When IT staff members know that the CIO is listening to them, it can go a long way in forging strong connections. Tech talk also lets staff members know that their CIOs are staying in touch with the work they are doing.
Keep staff informed about your non-IT work.
CIOs must often “run interference” so IT can do productive work. To invoke a football analogy, this “interference” is much like setting blocks so a project can break the line of user resistance or non-participation. To facilitate the opening in the line, the CIO visits with business users, develops cooperative relationships, and advances the perception of IT value to the business in the eyes of stakeholders.
This important work is done in offices, at lunches and in meetings outside of IT, so IT staff has very little visibility or understanding of it.
When I began my CIO career, I didn't think it was necessary to inform staff about the users, board, or stakeholder meetings I had. It still isn’t necessary to fill in staff about every meeting, but it is important to provide your staff with a background into whom you’re reaching out to and how this works into IT projects. This gives staff members better insight into the work that the CIO does, and it builds understanding as to why you are often out of your office.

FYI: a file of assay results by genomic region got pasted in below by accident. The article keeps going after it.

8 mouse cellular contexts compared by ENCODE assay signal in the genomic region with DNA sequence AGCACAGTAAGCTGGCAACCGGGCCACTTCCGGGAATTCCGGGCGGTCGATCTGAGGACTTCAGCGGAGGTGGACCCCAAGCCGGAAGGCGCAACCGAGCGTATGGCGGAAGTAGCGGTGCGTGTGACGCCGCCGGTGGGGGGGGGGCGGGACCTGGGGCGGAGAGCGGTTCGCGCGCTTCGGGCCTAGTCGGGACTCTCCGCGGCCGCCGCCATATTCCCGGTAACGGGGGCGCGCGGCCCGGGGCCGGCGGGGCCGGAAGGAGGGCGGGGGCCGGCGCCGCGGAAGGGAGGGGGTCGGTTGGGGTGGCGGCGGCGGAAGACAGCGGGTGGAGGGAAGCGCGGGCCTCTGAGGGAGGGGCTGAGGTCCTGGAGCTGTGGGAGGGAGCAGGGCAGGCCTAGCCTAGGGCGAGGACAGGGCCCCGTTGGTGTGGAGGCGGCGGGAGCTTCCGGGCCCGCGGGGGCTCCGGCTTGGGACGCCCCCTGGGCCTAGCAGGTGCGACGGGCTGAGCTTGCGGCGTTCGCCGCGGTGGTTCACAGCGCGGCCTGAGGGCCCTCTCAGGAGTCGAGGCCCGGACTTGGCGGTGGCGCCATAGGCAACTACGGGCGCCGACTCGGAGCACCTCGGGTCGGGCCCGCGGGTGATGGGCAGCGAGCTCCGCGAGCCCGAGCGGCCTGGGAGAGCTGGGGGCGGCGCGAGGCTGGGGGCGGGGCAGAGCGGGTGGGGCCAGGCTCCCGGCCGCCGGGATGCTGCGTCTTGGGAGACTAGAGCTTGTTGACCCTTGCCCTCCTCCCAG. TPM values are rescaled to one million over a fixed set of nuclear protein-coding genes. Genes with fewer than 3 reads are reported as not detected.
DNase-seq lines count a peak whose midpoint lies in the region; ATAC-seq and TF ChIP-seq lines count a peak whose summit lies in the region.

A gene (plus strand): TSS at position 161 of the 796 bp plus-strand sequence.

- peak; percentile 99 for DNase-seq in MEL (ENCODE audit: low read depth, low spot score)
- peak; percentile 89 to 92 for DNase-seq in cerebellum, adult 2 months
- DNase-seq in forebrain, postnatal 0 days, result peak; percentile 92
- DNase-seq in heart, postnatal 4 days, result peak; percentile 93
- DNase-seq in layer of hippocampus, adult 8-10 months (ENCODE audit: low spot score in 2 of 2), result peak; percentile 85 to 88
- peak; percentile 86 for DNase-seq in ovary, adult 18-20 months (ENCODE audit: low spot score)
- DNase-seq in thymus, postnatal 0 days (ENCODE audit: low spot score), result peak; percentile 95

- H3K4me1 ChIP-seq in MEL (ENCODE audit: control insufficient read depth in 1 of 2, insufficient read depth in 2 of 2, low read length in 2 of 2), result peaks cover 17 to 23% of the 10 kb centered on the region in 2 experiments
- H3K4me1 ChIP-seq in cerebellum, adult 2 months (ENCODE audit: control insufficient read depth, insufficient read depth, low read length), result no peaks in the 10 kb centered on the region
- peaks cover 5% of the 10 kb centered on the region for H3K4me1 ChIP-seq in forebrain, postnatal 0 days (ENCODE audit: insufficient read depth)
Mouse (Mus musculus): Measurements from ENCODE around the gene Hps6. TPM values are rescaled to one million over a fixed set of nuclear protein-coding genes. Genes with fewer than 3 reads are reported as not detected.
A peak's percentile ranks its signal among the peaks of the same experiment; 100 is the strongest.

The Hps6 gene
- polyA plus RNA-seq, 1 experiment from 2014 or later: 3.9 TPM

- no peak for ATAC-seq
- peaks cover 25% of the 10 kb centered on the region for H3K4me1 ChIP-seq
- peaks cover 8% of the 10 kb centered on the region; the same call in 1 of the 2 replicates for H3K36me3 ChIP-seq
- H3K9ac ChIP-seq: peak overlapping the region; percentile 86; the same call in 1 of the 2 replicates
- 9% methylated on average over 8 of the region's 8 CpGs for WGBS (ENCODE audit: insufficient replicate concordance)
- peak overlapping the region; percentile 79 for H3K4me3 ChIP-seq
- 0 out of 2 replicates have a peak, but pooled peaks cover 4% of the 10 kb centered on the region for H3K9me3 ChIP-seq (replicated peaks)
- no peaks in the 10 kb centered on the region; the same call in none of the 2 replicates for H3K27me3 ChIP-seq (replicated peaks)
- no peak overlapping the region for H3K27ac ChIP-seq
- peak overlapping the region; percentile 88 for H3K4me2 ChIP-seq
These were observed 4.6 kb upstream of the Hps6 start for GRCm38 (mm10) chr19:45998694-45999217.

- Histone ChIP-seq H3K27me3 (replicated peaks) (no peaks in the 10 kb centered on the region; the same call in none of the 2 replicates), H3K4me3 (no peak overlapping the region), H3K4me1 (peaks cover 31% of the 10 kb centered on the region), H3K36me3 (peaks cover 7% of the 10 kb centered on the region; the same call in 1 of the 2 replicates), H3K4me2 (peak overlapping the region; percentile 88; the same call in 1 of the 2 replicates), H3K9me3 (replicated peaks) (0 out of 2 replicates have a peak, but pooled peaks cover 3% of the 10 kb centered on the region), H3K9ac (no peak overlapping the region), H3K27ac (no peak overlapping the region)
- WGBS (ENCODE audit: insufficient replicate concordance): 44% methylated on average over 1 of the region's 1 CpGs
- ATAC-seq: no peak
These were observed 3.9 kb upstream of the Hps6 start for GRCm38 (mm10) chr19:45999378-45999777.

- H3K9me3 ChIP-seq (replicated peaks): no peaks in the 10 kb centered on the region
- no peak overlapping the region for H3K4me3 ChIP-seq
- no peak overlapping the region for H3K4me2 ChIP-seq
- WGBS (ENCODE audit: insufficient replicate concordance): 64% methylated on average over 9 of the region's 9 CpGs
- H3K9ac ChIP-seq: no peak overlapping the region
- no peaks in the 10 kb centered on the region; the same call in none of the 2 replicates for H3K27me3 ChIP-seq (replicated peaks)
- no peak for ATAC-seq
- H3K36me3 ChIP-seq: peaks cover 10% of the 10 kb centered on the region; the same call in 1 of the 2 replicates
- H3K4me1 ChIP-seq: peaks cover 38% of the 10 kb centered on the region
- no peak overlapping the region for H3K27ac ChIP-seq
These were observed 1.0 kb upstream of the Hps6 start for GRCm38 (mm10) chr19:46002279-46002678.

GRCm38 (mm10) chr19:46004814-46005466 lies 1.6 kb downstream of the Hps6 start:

Bone up on your technical education.
As the CIO role expands, more CIOs are learning the business. However, technology is moving forward, too.
If you're a CIO and you're still striving to learn every new IT tool and programming language, you’re definitely headed in the wrong direction. However, it is your job to stay abreast of new technologies, how they work, and how they can help your company. You should understand them well enough conceptually to be able to have a meaningful conversation with a database analyst, a systems programmer, a network analyst, or an application developer.
Reading technical journals is a great way to sharpen your knowledge, as are occasional seminars. All of these should be part of a CIO’s continuing education.
Learn the business by focusing on pain points.
Many CIOs set out to learn the business by studying financials and learning business operations. Both are important, but you can jump-start your business savvy if you focus first on the key business pain points.